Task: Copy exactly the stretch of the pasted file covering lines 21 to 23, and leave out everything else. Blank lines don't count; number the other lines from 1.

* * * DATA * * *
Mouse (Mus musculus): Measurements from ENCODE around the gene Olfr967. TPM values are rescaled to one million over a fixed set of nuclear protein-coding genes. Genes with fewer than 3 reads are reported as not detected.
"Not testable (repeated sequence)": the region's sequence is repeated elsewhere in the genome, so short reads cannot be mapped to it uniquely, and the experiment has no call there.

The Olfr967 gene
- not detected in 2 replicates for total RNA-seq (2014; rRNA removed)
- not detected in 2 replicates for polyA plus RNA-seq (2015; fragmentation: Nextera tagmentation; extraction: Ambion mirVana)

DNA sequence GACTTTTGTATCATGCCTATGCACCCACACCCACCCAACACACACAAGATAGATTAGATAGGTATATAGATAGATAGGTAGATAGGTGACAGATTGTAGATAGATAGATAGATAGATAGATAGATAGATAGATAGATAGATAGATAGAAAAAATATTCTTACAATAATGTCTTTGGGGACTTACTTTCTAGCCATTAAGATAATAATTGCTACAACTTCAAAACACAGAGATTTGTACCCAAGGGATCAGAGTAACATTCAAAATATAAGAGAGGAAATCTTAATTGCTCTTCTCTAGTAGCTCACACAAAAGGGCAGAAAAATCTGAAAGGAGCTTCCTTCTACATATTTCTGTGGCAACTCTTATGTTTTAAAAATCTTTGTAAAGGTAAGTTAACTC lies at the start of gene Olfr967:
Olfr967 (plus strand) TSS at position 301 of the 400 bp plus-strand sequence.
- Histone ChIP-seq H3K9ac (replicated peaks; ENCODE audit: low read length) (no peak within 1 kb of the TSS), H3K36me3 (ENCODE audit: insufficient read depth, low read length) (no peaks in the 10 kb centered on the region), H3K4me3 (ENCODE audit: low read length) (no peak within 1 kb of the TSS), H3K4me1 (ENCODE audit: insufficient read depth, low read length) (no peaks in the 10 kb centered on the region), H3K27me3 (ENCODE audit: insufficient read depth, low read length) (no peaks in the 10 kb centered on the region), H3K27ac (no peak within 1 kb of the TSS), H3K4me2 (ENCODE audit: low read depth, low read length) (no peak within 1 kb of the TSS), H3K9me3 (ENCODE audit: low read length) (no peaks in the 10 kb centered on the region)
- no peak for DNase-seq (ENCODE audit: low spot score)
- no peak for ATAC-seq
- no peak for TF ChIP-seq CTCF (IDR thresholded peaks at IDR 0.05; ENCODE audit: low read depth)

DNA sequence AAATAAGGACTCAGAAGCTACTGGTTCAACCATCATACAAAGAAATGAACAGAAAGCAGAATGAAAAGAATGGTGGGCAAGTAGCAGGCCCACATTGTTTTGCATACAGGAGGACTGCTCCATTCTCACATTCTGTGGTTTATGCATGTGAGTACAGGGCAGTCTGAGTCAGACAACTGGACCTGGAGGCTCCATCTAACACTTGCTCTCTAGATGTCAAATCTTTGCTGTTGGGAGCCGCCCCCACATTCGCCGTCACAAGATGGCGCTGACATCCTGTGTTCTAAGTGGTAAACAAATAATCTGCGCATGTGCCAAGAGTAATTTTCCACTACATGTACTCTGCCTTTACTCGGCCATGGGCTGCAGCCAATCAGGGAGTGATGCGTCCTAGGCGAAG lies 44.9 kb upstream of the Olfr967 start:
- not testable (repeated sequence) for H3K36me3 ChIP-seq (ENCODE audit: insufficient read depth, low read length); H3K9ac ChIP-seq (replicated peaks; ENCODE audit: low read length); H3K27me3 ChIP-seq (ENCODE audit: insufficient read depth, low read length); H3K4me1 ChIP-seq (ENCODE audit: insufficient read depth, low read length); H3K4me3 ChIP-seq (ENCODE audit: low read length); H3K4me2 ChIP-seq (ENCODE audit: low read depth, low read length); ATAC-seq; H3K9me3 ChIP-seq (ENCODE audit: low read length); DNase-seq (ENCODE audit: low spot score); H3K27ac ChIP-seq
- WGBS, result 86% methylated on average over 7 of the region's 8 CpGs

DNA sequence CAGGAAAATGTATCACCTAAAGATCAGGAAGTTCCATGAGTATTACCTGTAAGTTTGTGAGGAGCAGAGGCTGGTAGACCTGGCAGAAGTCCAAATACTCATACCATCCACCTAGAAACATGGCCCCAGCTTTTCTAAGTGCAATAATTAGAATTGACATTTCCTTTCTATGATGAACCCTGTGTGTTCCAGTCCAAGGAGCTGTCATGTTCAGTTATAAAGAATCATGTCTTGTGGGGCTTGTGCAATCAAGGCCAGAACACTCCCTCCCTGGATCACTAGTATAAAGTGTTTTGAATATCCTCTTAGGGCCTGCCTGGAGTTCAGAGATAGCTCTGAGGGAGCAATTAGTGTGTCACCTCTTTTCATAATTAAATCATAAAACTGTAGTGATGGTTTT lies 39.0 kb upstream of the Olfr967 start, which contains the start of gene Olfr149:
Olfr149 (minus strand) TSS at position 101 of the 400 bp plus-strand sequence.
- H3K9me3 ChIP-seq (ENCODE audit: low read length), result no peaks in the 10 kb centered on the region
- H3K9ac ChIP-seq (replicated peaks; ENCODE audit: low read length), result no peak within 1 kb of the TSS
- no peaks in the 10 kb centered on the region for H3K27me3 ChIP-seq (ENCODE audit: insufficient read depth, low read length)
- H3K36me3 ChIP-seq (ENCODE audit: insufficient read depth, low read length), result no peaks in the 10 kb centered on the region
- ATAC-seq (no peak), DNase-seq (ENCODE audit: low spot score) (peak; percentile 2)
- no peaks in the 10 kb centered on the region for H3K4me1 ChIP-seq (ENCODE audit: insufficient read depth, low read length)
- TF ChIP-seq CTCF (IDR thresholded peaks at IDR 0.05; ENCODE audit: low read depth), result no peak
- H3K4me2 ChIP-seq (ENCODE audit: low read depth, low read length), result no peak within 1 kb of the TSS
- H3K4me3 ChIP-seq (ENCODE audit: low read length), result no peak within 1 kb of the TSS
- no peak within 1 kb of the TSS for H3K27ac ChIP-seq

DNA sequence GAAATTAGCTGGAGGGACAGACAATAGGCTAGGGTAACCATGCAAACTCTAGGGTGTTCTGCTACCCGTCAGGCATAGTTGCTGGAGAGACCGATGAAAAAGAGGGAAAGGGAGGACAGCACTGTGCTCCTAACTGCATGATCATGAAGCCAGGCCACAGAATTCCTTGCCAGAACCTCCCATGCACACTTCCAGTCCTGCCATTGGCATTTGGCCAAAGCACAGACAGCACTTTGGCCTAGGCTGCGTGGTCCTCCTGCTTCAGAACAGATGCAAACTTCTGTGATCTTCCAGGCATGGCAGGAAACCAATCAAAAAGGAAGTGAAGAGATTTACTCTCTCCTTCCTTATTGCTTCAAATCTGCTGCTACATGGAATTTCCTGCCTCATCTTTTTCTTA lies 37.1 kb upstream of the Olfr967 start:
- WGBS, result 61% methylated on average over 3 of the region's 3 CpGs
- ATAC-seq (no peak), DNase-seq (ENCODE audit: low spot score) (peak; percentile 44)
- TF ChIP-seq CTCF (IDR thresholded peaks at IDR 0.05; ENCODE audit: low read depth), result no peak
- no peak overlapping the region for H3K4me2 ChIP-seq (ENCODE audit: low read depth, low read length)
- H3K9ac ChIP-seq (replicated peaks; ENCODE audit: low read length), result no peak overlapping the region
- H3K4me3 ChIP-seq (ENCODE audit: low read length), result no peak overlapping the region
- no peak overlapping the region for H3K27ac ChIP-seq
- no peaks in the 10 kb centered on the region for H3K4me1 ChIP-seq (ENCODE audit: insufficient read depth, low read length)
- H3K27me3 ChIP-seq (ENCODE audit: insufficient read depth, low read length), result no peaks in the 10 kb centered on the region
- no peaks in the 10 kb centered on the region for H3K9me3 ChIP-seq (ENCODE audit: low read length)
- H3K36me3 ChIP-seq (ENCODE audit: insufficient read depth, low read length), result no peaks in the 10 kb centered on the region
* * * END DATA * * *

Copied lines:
- ATAC-seq (no peak), DNase-seq (ENCODE audit: low spot score) (peak; percentile 2)
- no peaks in the 10 kb centered on the region for H3K4me1 ChIP-seq (ENCODE audit: insufficient read depth, low read length)
- TF ChIP-seq CTCF (IDR thresholded peaks at IDR 0.05; ENCODE audit: low read depth), result no peak